Is it a truth or a truism that American women aren't reaching the top of the career ladder because of the dearth of family-friendly policies? How often do you hear that what we need are more part-time options, subsidized childcare, and job security for working mothers? If only those measures were in place, women would be succeeding on all levels, goes the logic.
Well, you can add this to the "Be-careful-what-you wish-for" file. That's essentially the sentiment of Claire Lundberg, an American now living in Paris. Lundberg writes in Slate about how enthralled she was at first by France's family-friendly job policies—"a four-month-long maternity leave, inexpensive health care for all, five weeks of vacation a year, and many quality and affordable full-time day care options."
After having a baby, Lundberg embarks on her own job search—and that's where theory meets reality. When she interviews with a female-owned business in Paris, she's appalled that she's asked about her plans for more children. (She dodges the issue and still hasn't heard back from the prospective employer.) The upshot is that she starts to rethink all those wonderful safety nets for women:
Some of the government protections and incentives offered to mothers in France may in fact make their advancement in the workplace more difficult. Paid maternity leave increases with the number of children, from 16 weeks for one or two children to 26 weeks for three or more. (In contrast, paternity leave stays fixed at 11 days.) This much guaranteed leave can make employers nervous to hire and promote women.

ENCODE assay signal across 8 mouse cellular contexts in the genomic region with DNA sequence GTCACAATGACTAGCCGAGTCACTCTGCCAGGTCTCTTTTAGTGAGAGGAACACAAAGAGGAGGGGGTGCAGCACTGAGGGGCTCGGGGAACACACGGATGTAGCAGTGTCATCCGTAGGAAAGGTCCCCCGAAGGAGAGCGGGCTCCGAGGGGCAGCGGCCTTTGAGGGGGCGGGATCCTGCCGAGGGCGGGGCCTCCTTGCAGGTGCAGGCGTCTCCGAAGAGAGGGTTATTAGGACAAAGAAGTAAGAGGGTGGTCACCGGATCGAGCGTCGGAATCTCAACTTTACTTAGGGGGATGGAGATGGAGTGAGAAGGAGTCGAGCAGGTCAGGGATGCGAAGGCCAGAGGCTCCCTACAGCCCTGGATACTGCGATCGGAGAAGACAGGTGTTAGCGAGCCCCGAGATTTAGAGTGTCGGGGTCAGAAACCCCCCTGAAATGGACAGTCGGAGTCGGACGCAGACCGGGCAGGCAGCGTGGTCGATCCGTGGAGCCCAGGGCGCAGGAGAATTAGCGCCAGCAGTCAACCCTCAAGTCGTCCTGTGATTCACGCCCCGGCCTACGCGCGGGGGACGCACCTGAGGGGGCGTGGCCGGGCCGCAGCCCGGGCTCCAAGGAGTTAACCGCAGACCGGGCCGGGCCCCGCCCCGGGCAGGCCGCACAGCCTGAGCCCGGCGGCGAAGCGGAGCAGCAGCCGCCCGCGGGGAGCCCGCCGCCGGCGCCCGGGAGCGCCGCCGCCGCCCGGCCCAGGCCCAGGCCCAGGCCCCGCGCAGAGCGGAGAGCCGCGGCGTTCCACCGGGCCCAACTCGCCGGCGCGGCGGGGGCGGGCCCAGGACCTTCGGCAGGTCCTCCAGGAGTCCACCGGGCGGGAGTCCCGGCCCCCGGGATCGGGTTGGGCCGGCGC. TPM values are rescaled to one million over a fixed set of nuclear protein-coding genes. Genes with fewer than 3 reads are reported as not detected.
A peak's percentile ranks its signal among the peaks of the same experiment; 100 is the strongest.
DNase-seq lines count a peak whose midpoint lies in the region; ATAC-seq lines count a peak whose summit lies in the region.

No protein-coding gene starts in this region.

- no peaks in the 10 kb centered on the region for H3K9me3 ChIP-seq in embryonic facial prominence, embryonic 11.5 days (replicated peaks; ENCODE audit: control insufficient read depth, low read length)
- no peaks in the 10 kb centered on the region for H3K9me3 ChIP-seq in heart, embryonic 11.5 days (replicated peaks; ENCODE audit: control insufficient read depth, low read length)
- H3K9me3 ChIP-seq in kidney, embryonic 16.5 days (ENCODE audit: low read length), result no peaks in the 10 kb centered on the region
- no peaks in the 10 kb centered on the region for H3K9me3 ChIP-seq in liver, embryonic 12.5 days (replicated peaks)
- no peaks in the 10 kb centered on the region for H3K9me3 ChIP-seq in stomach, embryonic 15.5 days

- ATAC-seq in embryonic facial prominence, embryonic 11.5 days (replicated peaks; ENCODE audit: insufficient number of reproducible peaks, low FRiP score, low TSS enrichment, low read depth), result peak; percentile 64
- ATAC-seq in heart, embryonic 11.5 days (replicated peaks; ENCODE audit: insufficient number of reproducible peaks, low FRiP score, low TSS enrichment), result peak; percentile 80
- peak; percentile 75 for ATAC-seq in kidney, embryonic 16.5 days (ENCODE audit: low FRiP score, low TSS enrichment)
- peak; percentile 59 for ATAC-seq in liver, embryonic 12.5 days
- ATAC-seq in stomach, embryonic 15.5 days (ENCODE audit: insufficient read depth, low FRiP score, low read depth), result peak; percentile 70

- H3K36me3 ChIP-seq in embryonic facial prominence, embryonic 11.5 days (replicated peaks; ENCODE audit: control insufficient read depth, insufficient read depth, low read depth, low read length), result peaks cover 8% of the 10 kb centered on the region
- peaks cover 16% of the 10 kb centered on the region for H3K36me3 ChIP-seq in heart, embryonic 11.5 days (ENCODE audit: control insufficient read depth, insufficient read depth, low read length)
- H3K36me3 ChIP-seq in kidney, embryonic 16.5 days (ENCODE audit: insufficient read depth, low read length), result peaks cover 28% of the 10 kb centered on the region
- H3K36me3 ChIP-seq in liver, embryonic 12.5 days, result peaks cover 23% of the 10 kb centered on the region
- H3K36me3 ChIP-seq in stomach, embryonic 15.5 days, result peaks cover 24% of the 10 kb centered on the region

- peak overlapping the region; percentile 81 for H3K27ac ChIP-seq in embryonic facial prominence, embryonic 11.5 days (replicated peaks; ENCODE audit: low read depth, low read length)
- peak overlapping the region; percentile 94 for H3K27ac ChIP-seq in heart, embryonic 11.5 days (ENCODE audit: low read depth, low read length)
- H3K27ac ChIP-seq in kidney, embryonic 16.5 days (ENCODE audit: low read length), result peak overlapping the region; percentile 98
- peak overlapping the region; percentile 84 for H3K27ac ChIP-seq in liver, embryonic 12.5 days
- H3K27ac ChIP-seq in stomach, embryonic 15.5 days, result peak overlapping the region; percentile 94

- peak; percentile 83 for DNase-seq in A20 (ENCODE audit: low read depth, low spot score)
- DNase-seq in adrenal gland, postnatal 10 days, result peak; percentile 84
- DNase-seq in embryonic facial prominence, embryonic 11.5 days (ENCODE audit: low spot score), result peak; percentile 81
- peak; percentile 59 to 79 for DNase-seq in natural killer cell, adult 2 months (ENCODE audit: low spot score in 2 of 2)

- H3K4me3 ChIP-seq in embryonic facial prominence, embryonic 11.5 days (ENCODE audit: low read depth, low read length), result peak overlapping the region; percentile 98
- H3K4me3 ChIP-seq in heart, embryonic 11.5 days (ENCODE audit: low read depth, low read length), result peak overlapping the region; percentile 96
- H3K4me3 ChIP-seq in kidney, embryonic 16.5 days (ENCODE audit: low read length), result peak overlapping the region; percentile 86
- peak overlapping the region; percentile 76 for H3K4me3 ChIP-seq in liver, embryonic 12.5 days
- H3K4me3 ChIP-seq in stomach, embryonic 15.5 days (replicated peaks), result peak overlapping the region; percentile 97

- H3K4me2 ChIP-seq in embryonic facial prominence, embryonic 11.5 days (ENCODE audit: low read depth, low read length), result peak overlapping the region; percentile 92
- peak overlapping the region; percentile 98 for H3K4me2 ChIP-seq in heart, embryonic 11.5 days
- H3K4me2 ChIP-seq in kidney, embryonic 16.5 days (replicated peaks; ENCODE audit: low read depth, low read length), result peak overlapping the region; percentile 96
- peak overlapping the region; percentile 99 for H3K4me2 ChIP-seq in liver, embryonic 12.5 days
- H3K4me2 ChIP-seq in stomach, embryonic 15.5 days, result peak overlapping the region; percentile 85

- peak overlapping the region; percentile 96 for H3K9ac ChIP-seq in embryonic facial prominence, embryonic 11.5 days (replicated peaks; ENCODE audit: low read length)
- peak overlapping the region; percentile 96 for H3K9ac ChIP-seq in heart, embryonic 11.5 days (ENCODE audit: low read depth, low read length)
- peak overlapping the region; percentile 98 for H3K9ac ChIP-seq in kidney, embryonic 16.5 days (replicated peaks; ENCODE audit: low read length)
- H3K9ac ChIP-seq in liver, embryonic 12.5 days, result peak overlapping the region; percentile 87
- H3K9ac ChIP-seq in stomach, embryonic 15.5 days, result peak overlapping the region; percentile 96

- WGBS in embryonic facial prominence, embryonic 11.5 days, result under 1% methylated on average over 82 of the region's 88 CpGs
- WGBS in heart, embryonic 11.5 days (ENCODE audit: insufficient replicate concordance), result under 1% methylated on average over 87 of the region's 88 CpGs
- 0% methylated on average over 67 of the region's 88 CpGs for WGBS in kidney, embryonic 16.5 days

Digging deeper, Lundberg gets even more discouraged. She discovers that France fares poorly in workplace gender equality, ranking a "shocking 57th, behind most other European countries, the United States (too low at No. 22), Jamaica, and Russia," according to the 2012 Global Gender Gap Index.
While family-friendly policies may make many women—in particular those in lower—and mid-wage jobs—happier and perhaps even more productive and their children healthier, there is a growing body of evidence that they also inadvertently create a "mommy track." In fact, more generous leave policies partly explain the glass ceilings, as well as stubbornly large wage gaps in more progressive countries.
There it is—the progeny of family-friendly policies: the mommy track. Depending on the conversation, it's either something women dread or secretly wish for.
Personally, I am all in favor of having options for everyone—men and women. Who can argue with part-time or flextime work arrangements? Or paid maternity leaves or extended unpaid leaves? If they make you happier or your life more manageable—and you can afford it—why not avail yourself to those offerings?
That said, there's a hidden price to be paid for some of those goodies. As I've written before, many firms and companies frequently listed as the "most family friendly" or "best for women" also have poor records for promoting women (click here and here). On the flip side, my research indicates that blue chip, one-tier firms—where the odds of becoming partner are daunting for everyone—have some of the best female equity partner rates in the legal profession. (Remember, women at single-tier firms make up 17.6 percent of equity partners; at two-tier firms, women account for only 14.7 percent of equity partners.)
Why are women doing better in high-powered all-equity firms rather than firms that offer a variety of career options (like nonequity partner)? My theory is that if they don't have the option to opt out, they have no choice but to go for it.
Gee, I hope the conclusion isn't that women will succeed only if they are forced to.
Related post: Les Femmes Fatiguees
Hat tip: The New York Times